If you missed part 1, click here:
The Rhodope region, in southern Bulgaria, which shares the border with Greece, has a relatively sedate style in comparison, as you can see in this performance of Svornato Horo. The music tends to be a bit heavy on the bagpipe (gaida).
Dances from the Pirin region are very similar to those of neighboring Macedonia. They are characterized by leg lifts, hands held in a "w" hold, and the music speeds up as the dance progresses. The Pirin people love the gaida almost as much as the people of the Rhodopes. This dance is called Arap.
As a contrast, here's a non traditional version of Arap, performed by the group Rakiya, from the Boston area, during Balkan Music Night this past March. The song, Zaiko, is about a rabbit who barely escapes the hunters....
You can read more about Balkan Music Night, a yearly event in the Boston area, here:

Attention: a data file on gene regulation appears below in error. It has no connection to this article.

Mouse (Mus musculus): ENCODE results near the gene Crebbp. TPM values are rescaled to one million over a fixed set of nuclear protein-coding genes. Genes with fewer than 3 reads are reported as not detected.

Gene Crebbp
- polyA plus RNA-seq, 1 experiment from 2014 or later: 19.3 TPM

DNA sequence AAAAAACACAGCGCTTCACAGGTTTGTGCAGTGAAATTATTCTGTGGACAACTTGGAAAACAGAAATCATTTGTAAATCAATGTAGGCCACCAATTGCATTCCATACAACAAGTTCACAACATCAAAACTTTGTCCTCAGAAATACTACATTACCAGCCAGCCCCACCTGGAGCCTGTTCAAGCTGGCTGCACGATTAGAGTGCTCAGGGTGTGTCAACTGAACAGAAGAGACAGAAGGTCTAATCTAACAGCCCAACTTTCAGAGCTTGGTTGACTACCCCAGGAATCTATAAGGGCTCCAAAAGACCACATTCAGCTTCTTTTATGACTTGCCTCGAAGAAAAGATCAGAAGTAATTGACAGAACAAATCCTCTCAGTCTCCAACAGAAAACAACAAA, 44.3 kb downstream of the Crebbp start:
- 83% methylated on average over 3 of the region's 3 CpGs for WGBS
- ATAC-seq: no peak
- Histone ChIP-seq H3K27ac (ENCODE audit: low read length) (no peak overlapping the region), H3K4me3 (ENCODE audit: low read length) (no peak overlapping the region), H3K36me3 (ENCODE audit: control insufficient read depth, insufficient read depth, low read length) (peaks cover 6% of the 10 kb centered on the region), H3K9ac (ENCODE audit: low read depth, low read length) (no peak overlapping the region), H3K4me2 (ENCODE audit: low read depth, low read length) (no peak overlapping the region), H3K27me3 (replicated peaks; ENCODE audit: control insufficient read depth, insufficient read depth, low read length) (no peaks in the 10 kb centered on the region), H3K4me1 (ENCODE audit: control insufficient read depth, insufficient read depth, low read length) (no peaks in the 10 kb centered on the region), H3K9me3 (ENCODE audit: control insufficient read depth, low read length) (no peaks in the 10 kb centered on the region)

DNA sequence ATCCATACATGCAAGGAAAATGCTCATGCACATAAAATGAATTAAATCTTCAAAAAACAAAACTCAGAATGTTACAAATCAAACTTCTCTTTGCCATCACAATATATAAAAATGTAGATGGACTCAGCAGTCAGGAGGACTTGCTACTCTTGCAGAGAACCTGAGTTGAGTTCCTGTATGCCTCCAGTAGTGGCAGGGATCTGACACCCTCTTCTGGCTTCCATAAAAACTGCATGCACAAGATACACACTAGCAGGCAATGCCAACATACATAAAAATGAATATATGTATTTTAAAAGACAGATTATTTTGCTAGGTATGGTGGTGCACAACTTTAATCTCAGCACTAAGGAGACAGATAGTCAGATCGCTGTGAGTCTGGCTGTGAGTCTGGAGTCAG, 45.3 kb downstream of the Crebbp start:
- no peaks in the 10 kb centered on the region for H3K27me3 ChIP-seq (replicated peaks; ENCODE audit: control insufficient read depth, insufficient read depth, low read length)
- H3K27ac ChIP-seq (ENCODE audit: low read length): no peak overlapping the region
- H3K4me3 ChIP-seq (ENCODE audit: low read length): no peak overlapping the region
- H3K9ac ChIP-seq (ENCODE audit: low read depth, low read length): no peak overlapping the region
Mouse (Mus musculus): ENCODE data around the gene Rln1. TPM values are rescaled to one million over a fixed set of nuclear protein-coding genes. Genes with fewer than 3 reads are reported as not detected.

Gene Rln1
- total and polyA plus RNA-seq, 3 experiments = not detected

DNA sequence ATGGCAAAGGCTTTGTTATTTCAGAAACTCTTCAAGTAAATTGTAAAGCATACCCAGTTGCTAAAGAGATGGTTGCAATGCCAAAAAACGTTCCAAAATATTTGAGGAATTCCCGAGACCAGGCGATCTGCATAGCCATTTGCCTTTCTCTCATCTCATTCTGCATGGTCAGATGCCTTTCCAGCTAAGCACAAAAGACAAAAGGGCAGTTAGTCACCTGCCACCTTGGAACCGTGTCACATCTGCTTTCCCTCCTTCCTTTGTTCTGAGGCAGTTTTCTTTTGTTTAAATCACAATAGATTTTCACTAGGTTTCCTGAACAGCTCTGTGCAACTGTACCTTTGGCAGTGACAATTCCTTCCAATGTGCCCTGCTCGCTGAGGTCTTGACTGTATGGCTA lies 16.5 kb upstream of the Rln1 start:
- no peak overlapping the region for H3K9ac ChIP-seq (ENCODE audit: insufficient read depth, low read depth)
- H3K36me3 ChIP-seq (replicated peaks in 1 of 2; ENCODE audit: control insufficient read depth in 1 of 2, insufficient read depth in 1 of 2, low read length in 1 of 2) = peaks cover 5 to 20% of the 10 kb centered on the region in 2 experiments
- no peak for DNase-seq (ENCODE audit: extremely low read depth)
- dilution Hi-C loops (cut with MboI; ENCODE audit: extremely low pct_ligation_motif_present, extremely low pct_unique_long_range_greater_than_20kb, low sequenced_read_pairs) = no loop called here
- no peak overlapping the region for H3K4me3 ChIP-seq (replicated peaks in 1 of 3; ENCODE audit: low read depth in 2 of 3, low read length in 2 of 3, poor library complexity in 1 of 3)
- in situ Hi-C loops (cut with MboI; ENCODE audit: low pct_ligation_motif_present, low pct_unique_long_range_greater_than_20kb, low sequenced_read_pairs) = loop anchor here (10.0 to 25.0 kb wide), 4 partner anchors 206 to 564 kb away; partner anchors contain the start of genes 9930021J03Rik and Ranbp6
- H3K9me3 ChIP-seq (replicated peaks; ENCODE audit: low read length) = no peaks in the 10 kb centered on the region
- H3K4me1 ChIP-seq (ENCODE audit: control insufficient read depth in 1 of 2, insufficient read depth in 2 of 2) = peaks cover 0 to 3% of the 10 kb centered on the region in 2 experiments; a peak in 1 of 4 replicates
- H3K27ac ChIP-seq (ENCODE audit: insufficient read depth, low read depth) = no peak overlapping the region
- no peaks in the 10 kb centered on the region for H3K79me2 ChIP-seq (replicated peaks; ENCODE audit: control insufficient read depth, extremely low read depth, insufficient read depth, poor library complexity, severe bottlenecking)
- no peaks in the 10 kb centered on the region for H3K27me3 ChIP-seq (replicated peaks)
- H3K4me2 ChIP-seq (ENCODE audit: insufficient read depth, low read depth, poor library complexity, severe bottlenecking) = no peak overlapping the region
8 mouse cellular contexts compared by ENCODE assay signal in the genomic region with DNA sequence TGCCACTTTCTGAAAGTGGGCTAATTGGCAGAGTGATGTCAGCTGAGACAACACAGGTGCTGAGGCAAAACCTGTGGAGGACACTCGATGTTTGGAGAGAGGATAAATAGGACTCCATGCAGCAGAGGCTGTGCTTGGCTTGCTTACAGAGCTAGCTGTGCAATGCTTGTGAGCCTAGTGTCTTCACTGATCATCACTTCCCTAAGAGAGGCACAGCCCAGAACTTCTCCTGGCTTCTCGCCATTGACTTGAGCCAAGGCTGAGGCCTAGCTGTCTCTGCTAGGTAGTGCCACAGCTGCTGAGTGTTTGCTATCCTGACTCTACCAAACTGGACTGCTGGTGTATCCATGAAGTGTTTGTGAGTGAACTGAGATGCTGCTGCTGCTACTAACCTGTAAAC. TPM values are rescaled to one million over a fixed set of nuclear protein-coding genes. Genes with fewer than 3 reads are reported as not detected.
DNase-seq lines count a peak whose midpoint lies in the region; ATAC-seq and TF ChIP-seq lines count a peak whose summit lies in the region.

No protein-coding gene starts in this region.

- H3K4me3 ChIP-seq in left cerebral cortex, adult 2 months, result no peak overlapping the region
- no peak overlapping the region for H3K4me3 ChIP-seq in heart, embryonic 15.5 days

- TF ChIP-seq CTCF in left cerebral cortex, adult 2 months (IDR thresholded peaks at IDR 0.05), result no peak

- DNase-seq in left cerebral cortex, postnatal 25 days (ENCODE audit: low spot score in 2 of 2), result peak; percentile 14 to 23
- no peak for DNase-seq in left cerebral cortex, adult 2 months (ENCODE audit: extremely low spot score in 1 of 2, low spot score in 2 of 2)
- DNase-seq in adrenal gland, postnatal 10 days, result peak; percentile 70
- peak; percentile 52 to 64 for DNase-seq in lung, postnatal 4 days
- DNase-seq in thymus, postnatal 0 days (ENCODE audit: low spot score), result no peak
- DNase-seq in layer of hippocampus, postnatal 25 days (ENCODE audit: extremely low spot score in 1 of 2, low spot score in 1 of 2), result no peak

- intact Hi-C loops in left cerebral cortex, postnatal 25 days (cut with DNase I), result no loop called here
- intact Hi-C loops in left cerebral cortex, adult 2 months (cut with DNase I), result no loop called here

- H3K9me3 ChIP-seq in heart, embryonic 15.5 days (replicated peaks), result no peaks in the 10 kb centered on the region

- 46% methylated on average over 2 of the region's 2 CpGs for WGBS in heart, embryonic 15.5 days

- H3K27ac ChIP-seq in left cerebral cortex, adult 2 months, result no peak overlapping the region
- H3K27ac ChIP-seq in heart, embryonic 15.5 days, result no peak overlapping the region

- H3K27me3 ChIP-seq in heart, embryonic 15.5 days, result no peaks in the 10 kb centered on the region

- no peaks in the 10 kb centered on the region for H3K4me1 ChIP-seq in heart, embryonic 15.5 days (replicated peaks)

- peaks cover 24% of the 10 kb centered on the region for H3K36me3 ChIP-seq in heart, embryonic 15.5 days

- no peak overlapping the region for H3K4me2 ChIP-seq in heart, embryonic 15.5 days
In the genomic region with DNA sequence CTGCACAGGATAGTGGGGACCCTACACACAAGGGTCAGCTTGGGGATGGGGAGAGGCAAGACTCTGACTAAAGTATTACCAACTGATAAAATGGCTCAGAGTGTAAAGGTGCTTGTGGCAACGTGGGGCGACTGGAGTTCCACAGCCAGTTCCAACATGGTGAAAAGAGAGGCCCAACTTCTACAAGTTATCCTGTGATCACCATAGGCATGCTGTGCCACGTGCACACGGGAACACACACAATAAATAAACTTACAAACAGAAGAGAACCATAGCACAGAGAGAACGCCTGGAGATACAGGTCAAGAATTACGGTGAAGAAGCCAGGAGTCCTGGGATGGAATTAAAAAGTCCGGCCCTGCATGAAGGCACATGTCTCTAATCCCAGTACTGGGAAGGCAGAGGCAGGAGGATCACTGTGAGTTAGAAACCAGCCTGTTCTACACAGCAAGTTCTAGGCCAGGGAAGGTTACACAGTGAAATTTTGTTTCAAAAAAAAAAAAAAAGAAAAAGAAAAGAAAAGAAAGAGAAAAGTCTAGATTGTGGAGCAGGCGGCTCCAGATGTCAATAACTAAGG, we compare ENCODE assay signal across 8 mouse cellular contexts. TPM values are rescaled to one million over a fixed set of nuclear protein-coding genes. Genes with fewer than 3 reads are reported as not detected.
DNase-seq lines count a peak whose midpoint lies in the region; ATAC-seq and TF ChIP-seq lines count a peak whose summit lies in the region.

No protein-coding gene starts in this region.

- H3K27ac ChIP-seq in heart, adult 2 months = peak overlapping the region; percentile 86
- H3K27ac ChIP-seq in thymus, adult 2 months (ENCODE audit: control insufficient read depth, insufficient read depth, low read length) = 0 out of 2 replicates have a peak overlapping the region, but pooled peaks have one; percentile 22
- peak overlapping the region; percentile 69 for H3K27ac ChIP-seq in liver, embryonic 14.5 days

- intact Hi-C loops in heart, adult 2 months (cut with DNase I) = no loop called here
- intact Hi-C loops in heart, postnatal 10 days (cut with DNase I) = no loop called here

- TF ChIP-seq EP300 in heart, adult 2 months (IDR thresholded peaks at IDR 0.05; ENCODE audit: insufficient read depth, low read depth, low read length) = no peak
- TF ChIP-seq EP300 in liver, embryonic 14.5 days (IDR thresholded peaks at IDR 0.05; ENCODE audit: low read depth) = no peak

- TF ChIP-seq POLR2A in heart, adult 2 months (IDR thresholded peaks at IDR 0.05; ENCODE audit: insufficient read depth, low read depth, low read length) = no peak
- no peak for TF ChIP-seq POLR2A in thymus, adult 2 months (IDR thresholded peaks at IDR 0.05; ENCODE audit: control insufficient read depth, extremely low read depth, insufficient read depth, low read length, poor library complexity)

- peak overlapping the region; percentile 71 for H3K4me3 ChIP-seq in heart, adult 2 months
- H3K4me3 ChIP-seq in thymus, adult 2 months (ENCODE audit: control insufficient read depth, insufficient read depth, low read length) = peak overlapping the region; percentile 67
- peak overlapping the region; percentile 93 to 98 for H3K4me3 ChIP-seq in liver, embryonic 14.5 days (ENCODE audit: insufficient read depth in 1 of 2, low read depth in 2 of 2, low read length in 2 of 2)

The most well-known dance from the Shope region is Jove Malej Mome. What's unique about is that it's the combination of two assymetrical rhythms, 11/16 plus a 7/16. If music theory's not your thing, there's a much easier way to get the rhythm down. Clap this to the music: Slow-Quick-Quick-Quick-Quick-Slow-Quick-Quick.
Dances from the Shoppe region (near Sofia) usually consist of extremely fast and complex footwork with the use of belt holds. If one person screws it up it's like knocking down a line of dominoes :) Jove Malej Mome is relatively easy.
By the way, if this blog has whetted your appetite for Balkan music and dance, check out my YouTube channel.
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